EPA Region 10 has a long-standing commitment to address water quality problems related to temperature. In 2003, working with our State and Tribal partners and, with NOAA and other agencies, we established our Regional temperature guidance. We are engaged in a variety of regulatory activities under the Clean Water Act to directly address temperature problems, such as setting TMDLs and point source permitting. Oregon and Washington have now adopted, and EPA has approved, water quality standards consistent with our temperature guidance. Oregon and Washington have developed hundreds of temperature TMDLs in the Columbia River Basin, including those for the Grande Ronde, Umatilla, Walla Walla, Wenatchee, Wind, and Willamette Rivers and the Hells Canyon reach on the Snake River. All of these activities are intended to improve river temperatures and reduce the adverse effects to salmon that currently occur in these rivers.
We appreciate your acknowledgement of water temperature as a critical ecosystem restoration factor and the attention it is given in the amendments. Within the latest version of the Water Quality Plan, there are several potential actions identified to lower water temperatures that we believe deserve further investigation and analysis. For example, the Plan identifies cool water releases and/or operational changes from the Hells Canyon Complex and Grand Coulee Dam as potential actions to lower water temperature during critical timeframes. We believe these actions should be further assessed. Additionally, options to reduce water temperatures immediately upstream of the dams and methods to protect and create areas of cold water refugia along the migratory corridor should be further explored. These activities are also identified in the Plan.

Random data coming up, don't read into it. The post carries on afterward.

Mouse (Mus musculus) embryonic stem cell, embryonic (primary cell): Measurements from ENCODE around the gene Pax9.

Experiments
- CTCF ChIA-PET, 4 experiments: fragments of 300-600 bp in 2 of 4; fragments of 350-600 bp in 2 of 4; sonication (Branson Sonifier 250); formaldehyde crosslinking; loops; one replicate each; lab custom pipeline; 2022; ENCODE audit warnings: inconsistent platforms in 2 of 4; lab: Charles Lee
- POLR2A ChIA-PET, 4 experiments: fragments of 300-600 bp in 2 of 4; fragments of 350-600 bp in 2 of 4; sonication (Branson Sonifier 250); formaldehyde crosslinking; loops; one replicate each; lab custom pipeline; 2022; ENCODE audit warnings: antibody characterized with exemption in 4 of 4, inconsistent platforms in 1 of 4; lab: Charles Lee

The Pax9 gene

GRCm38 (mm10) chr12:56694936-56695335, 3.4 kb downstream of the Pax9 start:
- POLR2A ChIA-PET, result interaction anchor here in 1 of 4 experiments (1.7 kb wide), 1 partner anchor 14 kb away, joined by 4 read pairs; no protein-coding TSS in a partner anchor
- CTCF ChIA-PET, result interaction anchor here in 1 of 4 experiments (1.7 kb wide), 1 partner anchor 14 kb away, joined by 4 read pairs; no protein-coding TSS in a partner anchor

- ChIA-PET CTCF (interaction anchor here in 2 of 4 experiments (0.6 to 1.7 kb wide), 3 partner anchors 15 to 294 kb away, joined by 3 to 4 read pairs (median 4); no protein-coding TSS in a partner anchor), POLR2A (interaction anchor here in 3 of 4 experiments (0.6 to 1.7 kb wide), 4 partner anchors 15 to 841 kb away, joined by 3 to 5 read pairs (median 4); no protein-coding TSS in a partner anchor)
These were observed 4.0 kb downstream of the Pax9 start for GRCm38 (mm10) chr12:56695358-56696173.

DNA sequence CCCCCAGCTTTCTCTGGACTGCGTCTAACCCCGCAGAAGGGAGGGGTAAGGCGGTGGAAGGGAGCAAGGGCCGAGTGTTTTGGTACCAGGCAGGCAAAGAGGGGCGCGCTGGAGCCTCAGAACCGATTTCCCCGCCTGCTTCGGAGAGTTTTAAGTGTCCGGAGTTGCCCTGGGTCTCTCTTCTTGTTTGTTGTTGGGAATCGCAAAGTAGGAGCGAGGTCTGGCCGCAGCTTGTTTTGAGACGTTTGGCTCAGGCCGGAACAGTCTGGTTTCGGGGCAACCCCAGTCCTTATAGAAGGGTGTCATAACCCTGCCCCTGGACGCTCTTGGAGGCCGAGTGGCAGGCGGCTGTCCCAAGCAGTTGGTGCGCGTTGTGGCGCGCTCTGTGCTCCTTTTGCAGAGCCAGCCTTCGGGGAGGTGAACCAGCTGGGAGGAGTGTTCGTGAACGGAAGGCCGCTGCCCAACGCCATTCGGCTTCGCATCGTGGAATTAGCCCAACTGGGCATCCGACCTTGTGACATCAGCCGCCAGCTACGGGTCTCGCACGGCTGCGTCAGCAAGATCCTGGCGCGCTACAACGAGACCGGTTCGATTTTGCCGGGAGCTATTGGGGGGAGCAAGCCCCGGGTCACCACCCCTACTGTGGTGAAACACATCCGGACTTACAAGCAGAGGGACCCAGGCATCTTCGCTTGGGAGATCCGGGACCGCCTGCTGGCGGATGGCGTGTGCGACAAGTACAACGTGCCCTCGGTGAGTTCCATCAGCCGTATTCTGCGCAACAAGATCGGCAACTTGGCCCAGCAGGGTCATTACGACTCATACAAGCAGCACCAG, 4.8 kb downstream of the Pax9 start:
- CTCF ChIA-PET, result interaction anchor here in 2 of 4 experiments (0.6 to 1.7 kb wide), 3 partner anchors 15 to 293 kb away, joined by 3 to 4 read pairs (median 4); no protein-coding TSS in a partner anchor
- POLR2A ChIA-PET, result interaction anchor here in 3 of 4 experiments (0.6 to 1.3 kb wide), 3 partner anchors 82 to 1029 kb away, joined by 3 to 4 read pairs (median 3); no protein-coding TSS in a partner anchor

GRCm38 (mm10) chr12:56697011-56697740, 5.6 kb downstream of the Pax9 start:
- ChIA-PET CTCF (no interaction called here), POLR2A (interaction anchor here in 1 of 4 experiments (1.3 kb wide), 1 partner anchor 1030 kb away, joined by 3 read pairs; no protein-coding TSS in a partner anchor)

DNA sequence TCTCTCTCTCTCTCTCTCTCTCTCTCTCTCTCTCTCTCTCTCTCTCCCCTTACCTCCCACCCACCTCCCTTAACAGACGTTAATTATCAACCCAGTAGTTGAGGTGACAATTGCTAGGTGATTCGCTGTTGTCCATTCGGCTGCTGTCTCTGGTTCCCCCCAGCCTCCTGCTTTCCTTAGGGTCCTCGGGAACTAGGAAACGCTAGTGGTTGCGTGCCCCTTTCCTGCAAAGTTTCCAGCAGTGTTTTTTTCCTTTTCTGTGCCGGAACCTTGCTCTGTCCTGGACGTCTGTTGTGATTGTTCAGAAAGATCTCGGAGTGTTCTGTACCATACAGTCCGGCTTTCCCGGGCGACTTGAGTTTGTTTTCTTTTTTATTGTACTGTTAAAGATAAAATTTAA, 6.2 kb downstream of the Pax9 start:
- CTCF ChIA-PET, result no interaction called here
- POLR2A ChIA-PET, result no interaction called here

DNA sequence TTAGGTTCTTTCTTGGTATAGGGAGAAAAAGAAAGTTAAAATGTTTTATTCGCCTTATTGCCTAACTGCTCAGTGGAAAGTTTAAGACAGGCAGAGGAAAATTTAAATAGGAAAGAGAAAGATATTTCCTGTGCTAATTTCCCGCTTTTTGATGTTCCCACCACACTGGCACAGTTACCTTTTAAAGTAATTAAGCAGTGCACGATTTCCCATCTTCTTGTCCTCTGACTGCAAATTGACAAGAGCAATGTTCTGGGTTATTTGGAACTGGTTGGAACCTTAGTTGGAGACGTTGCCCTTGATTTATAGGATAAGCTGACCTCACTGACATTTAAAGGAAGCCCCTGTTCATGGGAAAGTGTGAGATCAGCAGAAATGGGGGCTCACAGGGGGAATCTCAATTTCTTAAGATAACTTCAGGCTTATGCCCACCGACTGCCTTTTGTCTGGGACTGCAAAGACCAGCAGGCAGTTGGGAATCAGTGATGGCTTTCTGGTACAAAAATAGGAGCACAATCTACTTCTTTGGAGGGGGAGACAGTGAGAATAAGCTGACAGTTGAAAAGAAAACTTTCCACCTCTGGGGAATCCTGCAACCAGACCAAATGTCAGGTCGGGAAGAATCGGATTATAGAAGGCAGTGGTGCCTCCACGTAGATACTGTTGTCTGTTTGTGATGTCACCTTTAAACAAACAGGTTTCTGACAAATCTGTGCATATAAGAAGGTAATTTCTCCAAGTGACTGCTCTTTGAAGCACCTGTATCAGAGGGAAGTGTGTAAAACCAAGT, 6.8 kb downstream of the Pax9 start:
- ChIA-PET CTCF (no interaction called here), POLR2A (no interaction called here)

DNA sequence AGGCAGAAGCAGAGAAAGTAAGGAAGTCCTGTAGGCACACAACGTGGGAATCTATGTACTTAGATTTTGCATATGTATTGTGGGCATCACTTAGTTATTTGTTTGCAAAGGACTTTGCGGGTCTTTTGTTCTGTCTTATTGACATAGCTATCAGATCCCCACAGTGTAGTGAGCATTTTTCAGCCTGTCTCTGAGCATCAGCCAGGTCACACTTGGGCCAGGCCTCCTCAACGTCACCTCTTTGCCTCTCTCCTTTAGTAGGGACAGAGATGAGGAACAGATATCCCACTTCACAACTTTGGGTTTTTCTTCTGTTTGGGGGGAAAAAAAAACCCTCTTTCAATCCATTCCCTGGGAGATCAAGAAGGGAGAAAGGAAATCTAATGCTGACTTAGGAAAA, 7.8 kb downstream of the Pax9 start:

We understand challenges remain regarding how best to address issues related to water temperature in the Plan, including those listed above. I have raised this subject with NOAA Fisheries and support a regional dialogue on water temperature in the Columbia and Snake Rivers. It would be appropriate for the Council to participate in this ongoing dialogue, and I will ask our staff to share technical information with you on these issues.
We believe our activities are strongly supportive of our mutual responsibilities for salmon recovery and toxics reduction, and we welcome this opportunity to provide input on your Fish and Wildlife Program in this ongoing amendment process. We also look forward to working with you on a regional dialogue to address water temperature technical and policy questions. Please do not hesitate to contact me at (206) 553-1234, if you wish to discuss these issues further. Your staff may want to contact Mike Gearheard, Director of Water and Watersheds, at (206) 553-7151, to discuss any questions or concerns.
Elin D. Miller